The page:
Following the advice from the Centers for Disease Control and Prevention, employers are increasingly encouraging or requiring that employees work from home. This is an important strategy for combating the coronavirus (COVID-19) and slowing its spread. It also creates both potential traps for the unwary and opportunities for a business located in one state with employees who reside in another state. We focus on Washington and Oregon because those are the states we know best but the concepts discussed here should apply whenever an employee resides in one state and works for an employer in another state.
Washington-based businesses often have employees who live in Oregon and make the daily commute over the Columbia River. As one of the few states without a personal income tax, the employees have no Washington income tax liability, which also means that Washington employers have no Washington income tax withholding obligation. As Oregon residents, the employees still owe Oregon personal income tax. However, because the Washington employer has no Oregon income tax withholding obligation, the employee is responsible for paying their Oregon tax directly. (Many Washington employers undertake Oregon withholding as a courtesy to their Oregon resident employees.) Having an Oregon resident employee work from home may change the employer’s withholding obligations.
Out-of-state businesses that are considering having one or more employees based in Oregon need to consider the withholding tax consequences of such decisions. Having employees in Oregon trips many regulatory wires, including registering as a foreign business, needing to appoint a registered agent for service of legal papers, and subjecting the non-Oregon business to Oregon income tax withholding obligations. The applicable Oregon administrative rule provides:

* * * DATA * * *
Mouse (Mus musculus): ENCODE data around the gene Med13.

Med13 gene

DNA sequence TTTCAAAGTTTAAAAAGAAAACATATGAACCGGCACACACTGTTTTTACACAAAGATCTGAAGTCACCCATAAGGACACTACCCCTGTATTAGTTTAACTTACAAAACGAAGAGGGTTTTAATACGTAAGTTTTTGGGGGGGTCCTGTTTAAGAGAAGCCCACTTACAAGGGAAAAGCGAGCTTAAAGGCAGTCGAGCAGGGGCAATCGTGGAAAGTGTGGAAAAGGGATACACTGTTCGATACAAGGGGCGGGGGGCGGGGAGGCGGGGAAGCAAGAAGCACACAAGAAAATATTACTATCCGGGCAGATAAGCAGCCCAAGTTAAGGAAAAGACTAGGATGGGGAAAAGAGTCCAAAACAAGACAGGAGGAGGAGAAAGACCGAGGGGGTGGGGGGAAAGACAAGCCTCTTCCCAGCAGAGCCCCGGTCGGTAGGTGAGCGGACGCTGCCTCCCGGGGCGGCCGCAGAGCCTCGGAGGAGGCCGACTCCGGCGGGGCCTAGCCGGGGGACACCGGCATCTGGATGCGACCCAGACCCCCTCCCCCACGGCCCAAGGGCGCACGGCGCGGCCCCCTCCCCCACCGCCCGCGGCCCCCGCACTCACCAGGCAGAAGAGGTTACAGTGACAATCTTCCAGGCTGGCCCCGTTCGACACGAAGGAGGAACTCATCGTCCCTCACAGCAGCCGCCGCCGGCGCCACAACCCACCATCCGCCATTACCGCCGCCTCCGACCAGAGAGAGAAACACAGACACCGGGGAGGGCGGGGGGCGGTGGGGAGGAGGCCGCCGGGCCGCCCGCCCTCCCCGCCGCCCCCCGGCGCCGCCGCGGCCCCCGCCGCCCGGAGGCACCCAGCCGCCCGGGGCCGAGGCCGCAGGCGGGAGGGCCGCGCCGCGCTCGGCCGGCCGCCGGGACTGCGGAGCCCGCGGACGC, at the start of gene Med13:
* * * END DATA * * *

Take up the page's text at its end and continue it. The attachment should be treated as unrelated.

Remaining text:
Withholding is required of employers situated outside the state upon wages, commissions, or other emoluments paid to an employee or agent for services performed within the state, even though the employee or agent may be a nonresident and their Oregon employment may be of short duration.
Historically, we understand that the compliance rate for unknown or infrequent work in Oregon likely is quite low except where the dollars are large (e.g., sports teams and rock stars who only appear infrequently in Oregon but who make a good deal of money when they do). Compliance with this withholding requirement is much harder to ignore when the employer requires or expects that its Oregon resident employees work from their homes in response to the coronavirus.
Because this issue arises in the context of a global pandemic declared a national emergency, there is a possibility that the Oregon Department of Revenue might not take aggressive enforcement actions. Further, income tax withholding primarily serves as a backstop to ensure that Oregon receives the income tax owed by the employee. So if the employee pays the Oregon tax owed, the employer’s liability for the tax is generally eliminated (but penalties may still apply). Still, the employee working from home in March and April 2020 may not be able to pay the Oregon income tax due in April 2021 (possibly because of costs associated with the coronavirus). In this future time, when people are not as focused on or concerned with this coronavirus crisis, the Oregon Department of Revenue (“ODOR”) will have the choice between collecting from the sympathetic Oregon resident or the out-of-state business, and it is easy to imagine whom ODOR will chase. Indeed, ODOR, like the revenue collection agencies of all jurisdictions, generally prefers to pursue an employer for failure to withhold because employers are usually fewer in number and easier targets than the employees who may not have the funds to pay the tax.